abstract = "The kinetics of the formation and precipitation of nanocolloidal silica from geologically relevant aqueous solutions is investigated. Changes in monomeric (SiO2(mono)), nanocolloidal (SiO2(nano)) and precipitated silica (SiO2(ppt)) concentrations in aqueous solutions from pH 3 to 7, ionic strengths (IS) of 0.01 and 0.24 molal, and initial SiO2 concentrations of 20.8, 12.5 and 4.2 mmolal (reported in [Icopini, G.A., Brantley, S.L., Heaney, P.J., 2005. Kinetics of silica oligomerization and nanocolloid formation as a function of pH and ionic strength at 25 °C. Geochim. Cosmochim. Acta 69(2), 293-303.]) were fit using two kinetic models. The first model, termed the concentration model, is taken from Icopini et al. (2005) and assumes that the rate of change of SiO2(mono) as a function of time has a fourth-order dependence on the concentration of SiO2(mono) in solution. The second model, termed the supersaturation model, incorporates the equilibrium concentration of amorphous silica and predicts that polymerization will be a function of the degree of silica supersaturation in solution with respect to amorphous silica. While both models generally predicted similar rate constants for a given set of experimental conditions, the supersaturation model described the long-term equilibrium behavior of the SiO2(mono) fraction more accurately, resulting in significantly better fits of the monomeric data. No difference was seen between the model fits of the nanocolloidal silica fraction. At lower pH values (3-4), a metastable equilibrium was observed between SiO2(mono) and SiO2(nano). This equilibrium SiO2(mono) concentration was found to be 6 mmolal, or three times the reported solubility of bulk amorphous silica under the experimental conditions studied and corresponds to the predicted solubility of amorphous silica colloids approximately 3 nm in diameter. Atomic force microscopy was used to determine the average size of the primary nanocolloidal particles to be ∼3 nm, which is in direct agreement with the solubility calculations. Larger aggregates of the primary nanocolloids were also observed to range in size from 30 to 40 nm. This work provides the first kinetic models describing the formation and evolution of nanocolloidal silica in environmentally relevant aqueous solutions. Results indicate that nanocolloidal silica is an important species at low pH and neutral pH at low ionic strengths and may play a more important role in geochemical cycles in natural aqueous systems than previously considered.",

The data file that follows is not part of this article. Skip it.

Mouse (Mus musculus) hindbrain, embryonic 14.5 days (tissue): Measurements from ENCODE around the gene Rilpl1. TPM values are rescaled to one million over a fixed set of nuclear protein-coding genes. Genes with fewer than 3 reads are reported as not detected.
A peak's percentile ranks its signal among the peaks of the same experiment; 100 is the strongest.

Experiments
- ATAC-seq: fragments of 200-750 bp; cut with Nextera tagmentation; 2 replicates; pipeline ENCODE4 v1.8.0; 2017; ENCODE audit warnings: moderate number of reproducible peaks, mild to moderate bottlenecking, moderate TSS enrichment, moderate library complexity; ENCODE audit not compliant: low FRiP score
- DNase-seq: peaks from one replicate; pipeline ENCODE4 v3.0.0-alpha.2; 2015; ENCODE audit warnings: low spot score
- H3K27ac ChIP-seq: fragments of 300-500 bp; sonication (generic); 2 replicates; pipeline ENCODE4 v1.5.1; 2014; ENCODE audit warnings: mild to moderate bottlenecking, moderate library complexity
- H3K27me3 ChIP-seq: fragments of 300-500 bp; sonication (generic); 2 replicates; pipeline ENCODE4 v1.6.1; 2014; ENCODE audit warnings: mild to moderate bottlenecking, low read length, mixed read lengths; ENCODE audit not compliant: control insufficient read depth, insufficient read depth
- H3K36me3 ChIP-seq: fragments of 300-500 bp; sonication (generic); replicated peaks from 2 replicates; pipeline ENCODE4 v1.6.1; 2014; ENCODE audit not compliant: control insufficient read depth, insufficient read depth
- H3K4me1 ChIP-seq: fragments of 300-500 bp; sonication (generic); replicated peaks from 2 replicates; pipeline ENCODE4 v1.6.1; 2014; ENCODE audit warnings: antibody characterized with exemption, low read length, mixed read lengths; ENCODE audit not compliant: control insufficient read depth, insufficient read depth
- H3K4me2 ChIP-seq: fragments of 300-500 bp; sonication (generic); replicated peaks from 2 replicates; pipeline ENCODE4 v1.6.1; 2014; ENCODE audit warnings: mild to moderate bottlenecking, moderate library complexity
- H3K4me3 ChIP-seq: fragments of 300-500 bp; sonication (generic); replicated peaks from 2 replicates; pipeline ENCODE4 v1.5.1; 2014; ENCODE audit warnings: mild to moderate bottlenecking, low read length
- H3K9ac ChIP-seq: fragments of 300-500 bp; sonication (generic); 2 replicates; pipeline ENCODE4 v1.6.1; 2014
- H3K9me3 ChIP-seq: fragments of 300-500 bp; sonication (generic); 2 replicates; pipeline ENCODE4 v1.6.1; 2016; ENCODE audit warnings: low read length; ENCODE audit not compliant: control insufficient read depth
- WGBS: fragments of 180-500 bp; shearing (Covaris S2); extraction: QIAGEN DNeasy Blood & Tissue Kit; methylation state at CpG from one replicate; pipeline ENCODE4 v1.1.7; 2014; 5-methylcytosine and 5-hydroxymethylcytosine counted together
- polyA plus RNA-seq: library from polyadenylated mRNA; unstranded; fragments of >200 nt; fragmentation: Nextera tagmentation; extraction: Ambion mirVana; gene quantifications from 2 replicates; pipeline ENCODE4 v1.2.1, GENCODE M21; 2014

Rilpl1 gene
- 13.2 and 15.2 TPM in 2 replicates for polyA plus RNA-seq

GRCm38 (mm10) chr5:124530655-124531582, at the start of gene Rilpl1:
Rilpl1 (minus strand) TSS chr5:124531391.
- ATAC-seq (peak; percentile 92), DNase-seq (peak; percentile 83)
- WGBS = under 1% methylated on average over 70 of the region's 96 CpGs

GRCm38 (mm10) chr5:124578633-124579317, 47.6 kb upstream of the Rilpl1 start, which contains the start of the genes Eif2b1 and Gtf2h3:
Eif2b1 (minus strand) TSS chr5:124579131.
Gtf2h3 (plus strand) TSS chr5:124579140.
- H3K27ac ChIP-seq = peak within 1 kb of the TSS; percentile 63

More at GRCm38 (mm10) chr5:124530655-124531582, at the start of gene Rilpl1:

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Modeling the kinetics of silica nanocolloid formation and precipitation in geologically relevant aqueous solutions. / Conrad, Christine F.; Icopini, Gary A.; Yasuhara, Hideaki; Bandstra, Joel Z.; Brantley, Susan Louise; Heaney, Peter J.

In: Geochimica et Cosmochimica Acta, Vol. 71, No. 3, 01.02.2007, p. 531-542.

Research output: Contribution to journalArticle

TY - JOUR

T1 - Modeling the kinetics of silica nanocolloid formation and precipitation in geologically relevant aqueous solutions

AU - Conrad, Christine F.

AU - Icopini, Gary A.

AU - Yasuhara, Hideaki

AU - Bandstra, Joel Z.

AU - Brantley, Susan Louise

AU - Heaney, Peter J.